When we were asked to assume leadership of the Capital CoLAB’s Advisory Committee, following in the deep footprints of Wes Bush, the three of us leapt at the chance. As leaders representing three of the largest employers in the Capital Region, we all share a commitment to leveraging our collective resources to create more inclusive and equitable economic opportunities in our communities. The Greater Washington Partnership’s Capital CoLAB — which focuses on building the most diverse digital tech workforce in the country by aligning employer needs with education pathways — pulls together dozens of the region’s largest stakeholders to address this challenge. This is an incredible time to be guiding this work.

Our Priorities for CoLAB

We would be remiss if we didn’t thank Wes Bush for his leadership as the CoLAB’s inaugural Chair. Wes’s vision laid the foundation for a partnership that rallies industry around a common goal and fosters closer collaboration across our region’s education and workforce systems. We are energized by the progress we’ve seen under his leadership and look forward implementing the following work in 2021:

  1. Increase the number of digital tech students entering the workforce. In 2020, the CoLAB blew its initial student engagement targets out of the water, nearly doubling the expected number of students who joined the CoLAB.  In 2021, our K-12 partners will begin engaging students in aligned IT pathways starting in high school, increasing the number of students on the path to enter digital tech careers.
  2. Increase our focus on equity and engaging diverse students. We are striving to build the most diverse digital tech workforce in the country. Achieving equitable outcomes will require specific investment in underrepresented populations, and our 2021 programming will focus on bringing additional resources to diverse students.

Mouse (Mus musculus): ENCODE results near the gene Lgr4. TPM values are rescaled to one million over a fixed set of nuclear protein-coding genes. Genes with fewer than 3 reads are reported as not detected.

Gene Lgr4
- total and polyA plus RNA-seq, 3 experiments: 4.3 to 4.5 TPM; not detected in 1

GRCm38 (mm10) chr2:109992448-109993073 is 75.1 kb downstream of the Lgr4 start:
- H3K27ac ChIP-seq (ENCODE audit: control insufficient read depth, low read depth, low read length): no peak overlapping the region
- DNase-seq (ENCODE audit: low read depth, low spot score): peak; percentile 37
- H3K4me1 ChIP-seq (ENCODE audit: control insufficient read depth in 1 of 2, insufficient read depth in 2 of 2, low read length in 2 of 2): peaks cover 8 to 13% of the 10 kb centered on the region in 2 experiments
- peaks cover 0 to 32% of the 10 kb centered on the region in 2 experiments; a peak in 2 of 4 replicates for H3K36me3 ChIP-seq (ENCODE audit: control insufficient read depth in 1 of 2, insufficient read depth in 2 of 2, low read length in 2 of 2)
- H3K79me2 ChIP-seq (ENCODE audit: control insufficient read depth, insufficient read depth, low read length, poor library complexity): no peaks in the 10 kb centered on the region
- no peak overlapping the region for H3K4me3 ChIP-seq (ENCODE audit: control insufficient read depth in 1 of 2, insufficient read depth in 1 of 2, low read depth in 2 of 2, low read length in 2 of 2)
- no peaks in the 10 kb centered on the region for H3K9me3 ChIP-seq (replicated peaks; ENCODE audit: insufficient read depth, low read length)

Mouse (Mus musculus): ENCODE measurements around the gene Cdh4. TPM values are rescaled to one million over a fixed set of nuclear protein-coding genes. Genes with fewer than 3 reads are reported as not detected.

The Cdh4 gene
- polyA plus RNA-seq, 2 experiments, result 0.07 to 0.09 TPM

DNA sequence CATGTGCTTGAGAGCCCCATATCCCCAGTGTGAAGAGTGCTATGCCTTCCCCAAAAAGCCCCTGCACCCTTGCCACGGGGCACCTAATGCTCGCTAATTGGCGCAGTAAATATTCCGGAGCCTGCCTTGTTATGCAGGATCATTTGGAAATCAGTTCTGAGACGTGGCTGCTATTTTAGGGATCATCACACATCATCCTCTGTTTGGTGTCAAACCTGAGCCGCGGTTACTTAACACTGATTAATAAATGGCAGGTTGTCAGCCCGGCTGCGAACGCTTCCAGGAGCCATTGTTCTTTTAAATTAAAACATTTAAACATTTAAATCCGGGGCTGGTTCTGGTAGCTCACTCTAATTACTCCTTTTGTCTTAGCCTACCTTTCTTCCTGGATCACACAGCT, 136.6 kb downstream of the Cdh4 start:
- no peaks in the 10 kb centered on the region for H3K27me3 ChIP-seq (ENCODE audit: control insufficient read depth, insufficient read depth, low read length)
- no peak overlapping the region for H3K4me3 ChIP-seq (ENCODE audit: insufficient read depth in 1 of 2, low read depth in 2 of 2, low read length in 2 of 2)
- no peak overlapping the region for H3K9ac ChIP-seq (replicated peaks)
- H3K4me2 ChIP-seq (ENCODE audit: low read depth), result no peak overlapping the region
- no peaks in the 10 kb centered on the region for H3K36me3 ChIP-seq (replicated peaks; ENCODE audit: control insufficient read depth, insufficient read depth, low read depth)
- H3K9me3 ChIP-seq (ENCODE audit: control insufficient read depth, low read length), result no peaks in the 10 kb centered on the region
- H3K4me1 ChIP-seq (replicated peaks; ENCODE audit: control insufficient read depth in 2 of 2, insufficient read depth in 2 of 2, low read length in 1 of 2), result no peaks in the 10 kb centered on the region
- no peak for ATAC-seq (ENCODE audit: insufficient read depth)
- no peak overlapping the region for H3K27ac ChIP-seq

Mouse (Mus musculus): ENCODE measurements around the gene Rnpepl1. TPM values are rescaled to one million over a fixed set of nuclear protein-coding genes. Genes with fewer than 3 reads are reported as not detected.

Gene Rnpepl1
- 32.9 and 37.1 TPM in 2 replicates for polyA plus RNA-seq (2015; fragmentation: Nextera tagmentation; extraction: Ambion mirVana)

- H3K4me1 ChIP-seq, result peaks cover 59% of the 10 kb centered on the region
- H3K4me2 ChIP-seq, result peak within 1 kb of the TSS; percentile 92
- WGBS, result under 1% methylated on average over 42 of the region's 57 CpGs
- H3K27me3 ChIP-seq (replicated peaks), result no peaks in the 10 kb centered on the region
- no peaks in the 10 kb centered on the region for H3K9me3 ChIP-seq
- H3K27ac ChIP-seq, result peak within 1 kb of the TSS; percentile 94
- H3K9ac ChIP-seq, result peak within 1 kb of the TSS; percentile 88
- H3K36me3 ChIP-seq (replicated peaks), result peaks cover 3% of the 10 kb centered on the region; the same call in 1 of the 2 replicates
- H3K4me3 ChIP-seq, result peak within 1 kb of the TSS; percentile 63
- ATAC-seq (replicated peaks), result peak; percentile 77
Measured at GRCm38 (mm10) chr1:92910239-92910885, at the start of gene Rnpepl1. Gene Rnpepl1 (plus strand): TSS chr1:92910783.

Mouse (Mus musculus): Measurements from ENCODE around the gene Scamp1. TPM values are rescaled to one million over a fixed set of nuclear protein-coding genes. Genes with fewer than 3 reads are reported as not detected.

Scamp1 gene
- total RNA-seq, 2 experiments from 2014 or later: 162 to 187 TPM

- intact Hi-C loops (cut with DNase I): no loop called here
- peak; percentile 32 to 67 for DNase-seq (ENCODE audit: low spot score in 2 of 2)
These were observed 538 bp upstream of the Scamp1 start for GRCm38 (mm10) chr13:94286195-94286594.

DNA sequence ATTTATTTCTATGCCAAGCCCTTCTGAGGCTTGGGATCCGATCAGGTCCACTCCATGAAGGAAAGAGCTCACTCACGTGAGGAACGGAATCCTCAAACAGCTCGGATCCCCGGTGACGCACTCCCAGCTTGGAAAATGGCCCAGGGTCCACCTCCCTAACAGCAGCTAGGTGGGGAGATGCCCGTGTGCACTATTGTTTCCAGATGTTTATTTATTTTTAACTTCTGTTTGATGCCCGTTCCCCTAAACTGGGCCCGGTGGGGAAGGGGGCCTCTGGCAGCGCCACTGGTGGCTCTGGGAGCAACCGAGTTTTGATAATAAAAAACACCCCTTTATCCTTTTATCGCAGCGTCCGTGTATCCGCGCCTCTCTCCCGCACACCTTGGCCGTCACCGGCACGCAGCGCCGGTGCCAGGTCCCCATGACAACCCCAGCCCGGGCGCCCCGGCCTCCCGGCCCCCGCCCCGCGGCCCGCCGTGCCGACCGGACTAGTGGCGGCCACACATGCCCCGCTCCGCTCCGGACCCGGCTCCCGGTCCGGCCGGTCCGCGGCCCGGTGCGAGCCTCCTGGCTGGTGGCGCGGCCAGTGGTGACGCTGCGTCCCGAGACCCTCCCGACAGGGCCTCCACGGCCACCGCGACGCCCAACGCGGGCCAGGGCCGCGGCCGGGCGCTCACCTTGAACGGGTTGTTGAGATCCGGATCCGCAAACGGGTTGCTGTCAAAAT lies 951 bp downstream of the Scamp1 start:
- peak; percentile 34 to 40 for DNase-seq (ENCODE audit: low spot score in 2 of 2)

3. Continuously improve talent pipeline operations. The CoLAB seeks scalable ways to track student movement through education and into the workforce. In addition to digital badging, we will continue to build systems that allow us to engage with each other and support our goals toward engaging diverse learners in the region.

Why the Capital CoLAB?

By 2025, it is estimated that 60,000 tech and tech-adjacent roles will go unfulfilled. This doesn’t have to be our reality. We know that our efforts make a bigger impact when we work together. By collaborating within industry, across sectors, and across geographic areas, we can quite literally change the future.

Employers play a critical role in shaping the Capital Region’s current and future workforce. As an action-oriented partnership of businesses and academic institutions, the CoLAB offers a platform for employers and educators to work across boundaries and create solutions that grow the tech workforce in a way that mirrors our region’s diversity.

Although the Capital Region’s workforce is more diverse than that of its peers, we can and should do better. The CoLAB places diversity, equity, and inclusion at the center of our work to ensure that the Capital Region has the most diverse digital tech workforce in the country. Using data to hold ourselves and the region accountable, the CoLAB has developed industry-aligned programs that prioritize pathways to high demand, digital technology roles that can provide a family-sustaining wage.